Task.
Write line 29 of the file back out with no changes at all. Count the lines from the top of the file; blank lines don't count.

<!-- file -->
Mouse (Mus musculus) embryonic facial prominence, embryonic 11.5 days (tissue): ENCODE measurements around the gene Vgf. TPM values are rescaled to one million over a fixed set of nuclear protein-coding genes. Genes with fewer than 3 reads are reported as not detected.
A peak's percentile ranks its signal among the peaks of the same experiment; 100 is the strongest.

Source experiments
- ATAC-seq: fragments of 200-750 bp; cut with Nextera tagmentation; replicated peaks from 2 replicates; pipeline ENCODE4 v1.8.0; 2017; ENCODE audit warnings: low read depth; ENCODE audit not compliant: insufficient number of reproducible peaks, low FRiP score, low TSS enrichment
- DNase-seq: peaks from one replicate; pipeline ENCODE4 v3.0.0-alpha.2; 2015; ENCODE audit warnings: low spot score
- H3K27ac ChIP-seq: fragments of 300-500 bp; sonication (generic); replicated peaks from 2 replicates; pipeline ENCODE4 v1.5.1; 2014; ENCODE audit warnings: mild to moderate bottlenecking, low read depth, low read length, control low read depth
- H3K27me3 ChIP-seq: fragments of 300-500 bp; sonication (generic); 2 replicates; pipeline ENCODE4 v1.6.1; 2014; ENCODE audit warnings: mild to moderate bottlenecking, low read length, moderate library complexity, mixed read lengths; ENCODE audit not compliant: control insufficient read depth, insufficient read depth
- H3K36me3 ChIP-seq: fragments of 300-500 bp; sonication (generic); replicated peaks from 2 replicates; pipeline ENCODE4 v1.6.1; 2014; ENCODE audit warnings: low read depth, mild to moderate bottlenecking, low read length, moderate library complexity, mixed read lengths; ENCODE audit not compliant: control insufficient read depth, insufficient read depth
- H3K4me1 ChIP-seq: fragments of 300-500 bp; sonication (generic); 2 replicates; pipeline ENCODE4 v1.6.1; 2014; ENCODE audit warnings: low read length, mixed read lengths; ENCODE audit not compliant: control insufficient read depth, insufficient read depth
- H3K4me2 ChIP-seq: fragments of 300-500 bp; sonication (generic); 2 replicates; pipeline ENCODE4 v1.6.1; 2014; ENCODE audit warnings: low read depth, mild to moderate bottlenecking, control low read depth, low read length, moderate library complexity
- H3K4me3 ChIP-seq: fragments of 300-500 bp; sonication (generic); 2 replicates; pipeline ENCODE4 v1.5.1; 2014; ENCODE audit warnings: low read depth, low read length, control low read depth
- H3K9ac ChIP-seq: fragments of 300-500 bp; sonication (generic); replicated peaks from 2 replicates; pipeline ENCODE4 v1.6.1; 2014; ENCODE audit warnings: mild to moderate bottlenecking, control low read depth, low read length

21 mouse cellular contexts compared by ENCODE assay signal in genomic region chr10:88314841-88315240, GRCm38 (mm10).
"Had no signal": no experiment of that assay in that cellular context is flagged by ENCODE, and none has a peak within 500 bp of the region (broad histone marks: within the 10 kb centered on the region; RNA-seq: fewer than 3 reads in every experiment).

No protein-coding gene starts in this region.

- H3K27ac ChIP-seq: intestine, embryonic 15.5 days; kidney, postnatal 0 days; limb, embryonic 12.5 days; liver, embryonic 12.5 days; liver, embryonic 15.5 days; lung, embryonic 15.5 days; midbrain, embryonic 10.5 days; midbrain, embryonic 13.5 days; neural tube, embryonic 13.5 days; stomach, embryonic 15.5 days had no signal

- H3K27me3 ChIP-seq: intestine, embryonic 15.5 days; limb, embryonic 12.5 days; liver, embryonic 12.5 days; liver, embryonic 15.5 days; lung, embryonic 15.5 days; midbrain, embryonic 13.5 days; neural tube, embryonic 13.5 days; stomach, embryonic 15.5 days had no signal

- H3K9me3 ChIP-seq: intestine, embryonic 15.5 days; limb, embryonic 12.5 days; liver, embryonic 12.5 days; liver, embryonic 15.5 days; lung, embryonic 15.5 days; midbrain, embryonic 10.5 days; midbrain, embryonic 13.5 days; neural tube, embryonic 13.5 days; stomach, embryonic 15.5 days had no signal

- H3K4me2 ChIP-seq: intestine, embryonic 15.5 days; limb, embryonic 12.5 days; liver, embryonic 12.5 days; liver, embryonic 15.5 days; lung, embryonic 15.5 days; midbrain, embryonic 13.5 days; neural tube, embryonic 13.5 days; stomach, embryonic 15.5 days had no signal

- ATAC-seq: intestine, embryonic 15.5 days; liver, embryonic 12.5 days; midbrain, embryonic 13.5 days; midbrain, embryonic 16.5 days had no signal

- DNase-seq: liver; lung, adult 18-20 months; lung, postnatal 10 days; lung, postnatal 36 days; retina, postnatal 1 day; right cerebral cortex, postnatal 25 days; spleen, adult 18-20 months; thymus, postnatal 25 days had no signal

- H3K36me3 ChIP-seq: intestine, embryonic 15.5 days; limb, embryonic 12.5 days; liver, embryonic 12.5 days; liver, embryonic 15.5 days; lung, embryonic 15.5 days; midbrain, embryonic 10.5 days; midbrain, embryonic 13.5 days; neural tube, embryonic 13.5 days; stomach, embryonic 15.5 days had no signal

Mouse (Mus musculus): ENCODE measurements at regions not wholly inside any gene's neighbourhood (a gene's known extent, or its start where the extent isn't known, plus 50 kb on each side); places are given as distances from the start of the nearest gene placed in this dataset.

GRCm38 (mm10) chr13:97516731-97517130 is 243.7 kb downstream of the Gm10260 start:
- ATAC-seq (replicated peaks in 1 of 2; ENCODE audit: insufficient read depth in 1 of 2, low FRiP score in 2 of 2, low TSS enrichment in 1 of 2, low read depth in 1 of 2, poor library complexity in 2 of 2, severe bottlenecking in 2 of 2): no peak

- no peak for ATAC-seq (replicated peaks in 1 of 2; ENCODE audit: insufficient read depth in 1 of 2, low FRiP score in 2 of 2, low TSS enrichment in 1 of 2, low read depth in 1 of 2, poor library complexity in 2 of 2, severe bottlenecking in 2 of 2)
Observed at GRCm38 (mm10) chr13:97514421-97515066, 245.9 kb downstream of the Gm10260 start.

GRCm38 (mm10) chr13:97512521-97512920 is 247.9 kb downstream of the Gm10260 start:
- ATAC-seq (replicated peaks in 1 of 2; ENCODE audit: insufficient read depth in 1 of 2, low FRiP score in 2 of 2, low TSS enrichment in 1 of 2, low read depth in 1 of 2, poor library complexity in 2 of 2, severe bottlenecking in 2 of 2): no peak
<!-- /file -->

- ATAC-seq (replicated peaks in 1 of 2; ENCODE audit: insufficient read depth in 1 of 2, low FRiP score in 2 of 2, low TSS enrichment in 1 of 2, low read depth in 1 of 2, poor library complexity in 2 of 2, severe bottlenecking in 2 of 2): no peak